Meena Alexander, Indian poet, writer and scholar, passed away on Tuesday, November 21 in New York, aged 67.
Winner of the 2002 PEN Open Book Award for her poetry collection Illiterate Heart, Alexander has been hailed as one of the greatest contemporary poets. She is also well known for her other works like Fault Lines (1993) and Raw Silk (2004).
Alexander was born in Allahabad, India in 1951. When she was five, her family moved to Khartoum, Sudan. There, she studied English and French literature. In 1969, she moved to England where she earned a PhD in English in the year 1973, after which she returned to India and taught at many universities, including the University of Delhi. It was here,during her five-year stay in India that she published her first three books of poetry. She moved again, this time to New York where she pursued her career as an author and professor.
Alexander has published more than ten collections of poetry, two novels, a memoir and several essays and works of criticism. She is the recipient of awards and honours from several foundations,including Fulbright Foundation and Arts Council England. Her 1991 novel, Nampally Road was the Village Voice Literary Supplement Editor’s Choice.
Her poetry, which has been translated into many languages, speaks about both, home and homelessness— settlement and migration, the events, oftentimes violence, preceding them and the emotions following them. Maxine Hong Kingston had remarked about her that she “sings of countries, foreign and familiar, places where the heart and spirit live and places for which one needs a passport and visas. Her voice guides us far away and back home. The reader sees her visions and remembers and is uplifted.”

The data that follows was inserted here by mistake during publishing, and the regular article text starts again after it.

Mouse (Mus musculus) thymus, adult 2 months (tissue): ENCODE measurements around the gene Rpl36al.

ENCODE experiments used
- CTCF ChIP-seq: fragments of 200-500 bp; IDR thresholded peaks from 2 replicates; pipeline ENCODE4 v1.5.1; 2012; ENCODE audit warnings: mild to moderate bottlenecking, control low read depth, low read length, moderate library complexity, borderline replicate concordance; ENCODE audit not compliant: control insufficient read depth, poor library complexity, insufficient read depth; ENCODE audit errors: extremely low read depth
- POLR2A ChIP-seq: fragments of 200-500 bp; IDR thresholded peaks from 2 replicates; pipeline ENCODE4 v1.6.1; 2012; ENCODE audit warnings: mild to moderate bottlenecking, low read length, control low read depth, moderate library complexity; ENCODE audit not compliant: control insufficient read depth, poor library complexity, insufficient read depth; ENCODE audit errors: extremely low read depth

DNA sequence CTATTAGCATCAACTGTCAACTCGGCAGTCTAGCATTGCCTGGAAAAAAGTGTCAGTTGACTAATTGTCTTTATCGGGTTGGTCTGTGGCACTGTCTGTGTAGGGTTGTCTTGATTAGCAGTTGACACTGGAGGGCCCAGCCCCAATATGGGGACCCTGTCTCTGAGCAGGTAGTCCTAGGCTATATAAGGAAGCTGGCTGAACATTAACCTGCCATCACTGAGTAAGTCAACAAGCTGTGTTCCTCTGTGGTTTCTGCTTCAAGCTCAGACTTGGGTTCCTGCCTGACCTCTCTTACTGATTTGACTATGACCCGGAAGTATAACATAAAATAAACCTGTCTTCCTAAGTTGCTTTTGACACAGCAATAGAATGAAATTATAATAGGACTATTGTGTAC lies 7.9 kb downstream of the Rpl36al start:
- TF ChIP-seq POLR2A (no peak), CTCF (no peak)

In her poem Where Do You Come From? she writes—
“On board white people would not come near us
Were they scared our brown skin would sully them?”
The impact of migration is huge on her poetself; it can be clearly seen in a number of her poems, including Krishna, 3:29 AM, where Alexander writes beautifully—
“You’ve lost one language, gained another,lost a third.
There’s nothing you’ll inherit, neither per stirpes nor per capita
No plot by the riverbank in your father’s village of Kozencheri
Or by the burning ghat in Varanasi.
All you have is a writing hand smeared with ink and little bits of paper
Swirling in a violent wind.”
Even though her writing deals with serious and dark issues as these, Alexander’s style is sensual and benevolent—
“You lean sideways, touch my cheek—
Let’s live in Kochi by the sea
Find a house with a white balcony,
I think the angels will call on me.”
Meena Alexander, a ‘passionate outsider’ and a‘compassionate insider’, is survived by her husband, David Lelyveld and two children, Adam Kuruvilla and Svati Mariam and a great legacy of lyric poetry.